BACKGROUND & OBJECTIVE
Anterior cruciate ligament (ACL) injuries are common knee injuries that occur during sport. These injuries result in functional impairment, decreased sport participation, reduced quality of life and are associated with the development of post-traumatic knee osteoarthritis (OA). Presently, ACL injuries are managed operatively with ACL reconstruction (ACLR) or nonoperatively. However, no specific treatment option has been established as superior in reducing long-term disability or preventing the development of OA after ACL injuries. This study aimed to compare the long-term outcomes in high-level athletes with ACL injuries who were managed either operatively or nonoperatively.
Patients with ACL injuries and Tegner scores between 7-9 were eligible for inclusion in this study. The Tegner Score is a subjective questionnaire regarding activity level (see image).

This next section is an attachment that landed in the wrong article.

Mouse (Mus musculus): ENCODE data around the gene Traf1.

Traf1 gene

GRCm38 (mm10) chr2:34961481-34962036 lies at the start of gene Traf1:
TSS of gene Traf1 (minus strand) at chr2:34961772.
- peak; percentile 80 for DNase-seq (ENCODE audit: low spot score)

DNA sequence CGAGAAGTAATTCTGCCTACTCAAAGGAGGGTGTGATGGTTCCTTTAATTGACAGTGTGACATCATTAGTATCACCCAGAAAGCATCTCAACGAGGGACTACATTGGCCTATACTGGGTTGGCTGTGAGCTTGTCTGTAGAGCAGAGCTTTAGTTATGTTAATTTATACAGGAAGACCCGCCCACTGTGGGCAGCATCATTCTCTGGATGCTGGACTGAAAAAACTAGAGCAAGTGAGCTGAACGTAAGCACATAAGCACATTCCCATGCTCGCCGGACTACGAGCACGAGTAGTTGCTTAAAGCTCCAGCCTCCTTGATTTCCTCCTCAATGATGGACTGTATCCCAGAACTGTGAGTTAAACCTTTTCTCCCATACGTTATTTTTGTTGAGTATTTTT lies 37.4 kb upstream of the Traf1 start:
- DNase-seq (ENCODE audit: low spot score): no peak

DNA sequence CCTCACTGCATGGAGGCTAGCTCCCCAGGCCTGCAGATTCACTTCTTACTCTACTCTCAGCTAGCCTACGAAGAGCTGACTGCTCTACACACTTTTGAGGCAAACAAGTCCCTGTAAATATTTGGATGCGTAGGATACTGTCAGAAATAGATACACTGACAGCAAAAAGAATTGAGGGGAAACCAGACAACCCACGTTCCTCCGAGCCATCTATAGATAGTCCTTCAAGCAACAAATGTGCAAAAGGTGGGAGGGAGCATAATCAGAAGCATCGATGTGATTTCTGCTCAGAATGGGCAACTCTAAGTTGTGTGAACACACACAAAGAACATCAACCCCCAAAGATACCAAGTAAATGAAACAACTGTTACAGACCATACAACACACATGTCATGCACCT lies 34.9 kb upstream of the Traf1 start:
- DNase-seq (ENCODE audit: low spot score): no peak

All patients were required to complete at least 3 months of a physical therapy exercise program. If patients had persistent symptoms of instability despite rehabilitation, ACLR was offered.
In total, 25 patients underwent ACLR between 1994-1996 and 25 patients who opted for nonoperative management were pair matched with the operative group based on age, sex and Tegner score before injury. Both groups were then followed for 20 years and comparison of outcome measures between the matched pairs were done at 10 and 20-year follow-ups. Outcomes included radiographic x-rays to measure knee OA and generalized OA, patient reported outcomes on function (Lysholm score, IKDC, KOOS, Tegner score), functional stability tests (1-legged hop tests and clinical knee exam) and number of meniscectomies.
Over the 20 years, 1 patient from the nonoperative group underwent delayed ACLR and 4 patients from the operative group had a graft rupture. 1 patient from the operative group had a total knee arthroplasty.